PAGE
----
CHAIRMAN WALLIS:  And those carbon steel
           pipings have been exposed to --
                       MR. SEVERSON:  To the feeder water lines,
           yes.
                       CHAIRMAN WALLIS:  And the feeder water
           lines are checked?
                       MR. SEVERSON:  Yes, and those are the ones
           that I tried to provide data on since they are the
           ones that can show you the velocity changes since --
           and some of our other lines were going to a less -- to
           a higher quality line, and less wear from the quality
           standpoint of the steam coming in.
                       CHAIRMAN WALLIS:  And versus the
           observation?
                       MR. SEVERSON:  Yes.
                       CHAIRMAN WALLIS:  And also for the
           platinum covered carbon steel?
                       MR. SEVERSON:  I have not seen with the
           platinum covered carbon steel as to -- well, I have
           not seen where CHECWORKS significantly differs yet on
           wear rates.
                       Now, one thing about flow accelerated
           corrosion, which is that it is a very long term
           phenomenon, and I am modeling history back to '75, and
           we have had none since '96, and so far the Noble Chem
           has not shown a significant difference.
                       DR. SHACK:  But those lines at Noble Chem,
           those would be very low flow accelerated corrosion. 
           I mean, aren't they the ones that just sort of sit
           there?  The carbon steel lines that actually see Noble
           Chem.
                       MR. SEVERSON:  Not in the high flow rates. 
           Go ahead.
                       MR. KNECHT:  This is Don Knecht from GE. 
           The feed water -- the carbon steel feed water lines do
           not see the Noble Chem injections.  It is only the
           stainless steel.
                       MR. SEVERSON:  Yes, it should not have
           come back that way, because they do it with the
           recirc.
                       CHAIRMAN WALLIS:  CHECWORKS predicts a
           continuous variation of wear rate versus velocity or
           something, or is there a transition, and a critical
           velocity?  What sort of dependence is it?
                       MR. SEVERSON:  They have an empirical
           formula of -- I will throw up a slide here to give you
           a feel for what the impact of the velocity is.
                       CHAIRMAN WALLIS:  Is it velocity to some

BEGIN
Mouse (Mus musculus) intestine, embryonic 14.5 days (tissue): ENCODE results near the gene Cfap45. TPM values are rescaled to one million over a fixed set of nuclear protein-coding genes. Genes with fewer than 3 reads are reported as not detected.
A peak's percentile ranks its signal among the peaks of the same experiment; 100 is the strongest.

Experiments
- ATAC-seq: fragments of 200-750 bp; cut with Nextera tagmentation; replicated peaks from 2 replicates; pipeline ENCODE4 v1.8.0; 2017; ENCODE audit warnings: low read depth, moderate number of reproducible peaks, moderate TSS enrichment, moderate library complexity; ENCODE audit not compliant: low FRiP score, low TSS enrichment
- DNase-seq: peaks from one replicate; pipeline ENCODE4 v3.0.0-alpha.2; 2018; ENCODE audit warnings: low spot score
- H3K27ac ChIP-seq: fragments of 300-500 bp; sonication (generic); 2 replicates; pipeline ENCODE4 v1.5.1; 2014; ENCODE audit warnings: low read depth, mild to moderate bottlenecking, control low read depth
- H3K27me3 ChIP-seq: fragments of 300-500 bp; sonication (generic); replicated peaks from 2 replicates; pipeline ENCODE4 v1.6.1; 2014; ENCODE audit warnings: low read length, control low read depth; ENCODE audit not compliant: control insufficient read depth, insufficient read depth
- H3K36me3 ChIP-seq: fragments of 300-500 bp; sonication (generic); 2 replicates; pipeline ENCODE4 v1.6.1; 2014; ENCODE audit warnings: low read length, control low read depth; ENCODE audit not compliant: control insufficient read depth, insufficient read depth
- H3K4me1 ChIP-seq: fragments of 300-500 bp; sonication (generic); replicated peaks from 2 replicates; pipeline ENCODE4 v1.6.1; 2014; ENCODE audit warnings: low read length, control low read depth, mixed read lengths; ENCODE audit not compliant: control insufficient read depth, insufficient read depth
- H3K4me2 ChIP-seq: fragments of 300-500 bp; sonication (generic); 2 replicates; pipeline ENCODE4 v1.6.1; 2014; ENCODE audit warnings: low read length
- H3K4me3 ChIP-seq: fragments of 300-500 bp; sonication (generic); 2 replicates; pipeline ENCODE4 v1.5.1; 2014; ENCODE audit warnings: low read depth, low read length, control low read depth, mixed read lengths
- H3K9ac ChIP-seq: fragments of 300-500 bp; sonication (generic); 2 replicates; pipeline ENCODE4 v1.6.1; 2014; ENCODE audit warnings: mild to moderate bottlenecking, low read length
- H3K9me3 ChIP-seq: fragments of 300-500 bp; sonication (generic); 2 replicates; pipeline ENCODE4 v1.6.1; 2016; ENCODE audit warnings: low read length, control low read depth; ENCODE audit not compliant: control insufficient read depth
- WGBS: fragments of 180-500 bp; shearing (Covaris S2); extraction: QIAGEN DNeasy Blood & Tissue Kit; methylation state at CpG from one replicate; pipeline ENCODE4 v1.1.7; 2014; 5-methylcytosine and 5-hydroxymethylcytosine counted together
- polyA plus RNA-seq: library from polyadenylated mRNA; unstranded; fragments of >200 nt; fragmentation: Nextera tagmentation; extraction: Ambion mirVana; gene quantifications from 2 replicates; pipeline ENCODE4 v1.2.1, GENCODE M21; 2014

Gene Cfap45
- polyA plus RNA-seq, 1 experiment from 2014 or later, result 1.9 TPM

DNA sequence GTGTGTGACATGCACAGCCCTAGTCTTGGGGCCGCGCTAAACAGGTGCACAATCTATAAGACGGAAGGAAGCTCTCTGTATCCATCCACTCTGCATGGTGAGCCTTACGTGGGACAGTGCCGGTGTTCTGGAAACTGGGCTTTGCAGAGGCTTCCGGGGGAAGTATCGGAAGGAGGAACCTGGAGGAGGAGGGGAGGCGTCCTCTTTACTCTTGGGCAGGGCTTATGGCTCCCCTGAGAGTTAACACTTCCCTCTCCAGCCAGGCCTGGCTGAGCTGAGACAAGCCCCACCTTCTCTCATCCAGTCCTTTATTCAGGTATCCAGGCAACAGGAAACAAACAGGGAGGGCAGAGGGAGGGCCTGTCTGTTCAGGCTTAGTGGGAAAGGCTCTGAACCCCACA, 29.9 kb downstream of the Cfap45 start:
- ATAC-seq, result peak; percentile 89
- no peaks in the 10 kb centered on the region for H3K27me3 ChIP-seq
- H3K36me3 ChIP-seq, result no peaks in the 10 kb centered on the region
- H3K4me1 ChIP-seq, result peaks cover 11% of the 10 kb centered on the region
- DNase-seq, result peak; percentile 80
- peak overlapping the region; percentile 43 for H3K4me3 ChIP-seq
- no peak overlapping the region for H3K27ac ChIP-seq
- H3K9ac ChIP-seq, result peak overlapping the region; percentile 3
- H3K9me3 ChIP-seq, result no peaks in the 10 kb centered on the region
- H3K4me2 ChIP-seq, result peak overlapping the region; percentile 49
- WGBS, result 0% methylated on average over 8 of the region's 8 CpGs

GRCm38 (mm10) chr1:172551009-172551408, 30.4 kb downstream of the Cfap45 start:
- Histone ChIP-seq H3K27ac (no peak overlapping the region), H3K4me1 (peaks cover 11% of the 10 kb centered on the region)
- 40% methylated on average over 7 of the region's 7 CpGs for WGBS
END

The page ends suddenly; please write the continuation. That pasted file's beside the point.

power or something?  So it is a continuous behavior. 
           It is not a step chain.  It is level or something?  I
           mean, downstream of a connection, it is not --
                       MR. SEVERSON:  There is another one, and
           that is true, too.  In CHECWORKS, they have a certain
           factor formula.  Let me throw that up.
                       DR. SHACK:  And that's where you would see
           dramatic changes if you suddenly went through some
           sort of a transition, but this is kind of a -- you are
           in the same flow mode.
                       CHAIRMAN WALLIS:  It is probably the
           boundary that matters, and if the high velocity gets
           right close to the boundary --
                       DR. POWERS:  You have to understand in the
           middle that they really can't calculate anything, and
           so they develop this incredible empirical library, and
           it is called CHECWORKS.
                       MR. SEVERSON:  And we are constantly doing
           testing and we use French data, and what have you. 
           Here is the formula to give you a feel.
                       CHAIRMAN WALLIS:  The geometry effect is
           this fudge factor G.
                       MR. SEVERSON:  And from their experimental
           evidence they apply this geometry effect, and what I
           just showed you was an effect that they provide.  This
           is what is in the CHECWORKS model for liquid velocity
           changes.
                       This is by keeping the other issues
           constant, and here for the BWR is the oxygen level. 
           It is a very low oxygen level for what this graph is
           showing.
                       DR. SHACK:  What is the normal oxygen
           level in your feed water?
                       MR. SEVERSON:  Right now, 30 parts per
           million.
                       DR. SHACK:  Now, when you change out your
           high pressure turbine, and is chrome moly steel, or
           are you stuck with the associated lines?
                       MR. SEVERSON:  A couple of them have
           already been changed with chrome moly steel, and a
           couple of them will remain carbon steel.  The ones
           that I have not been seeing with significant wear.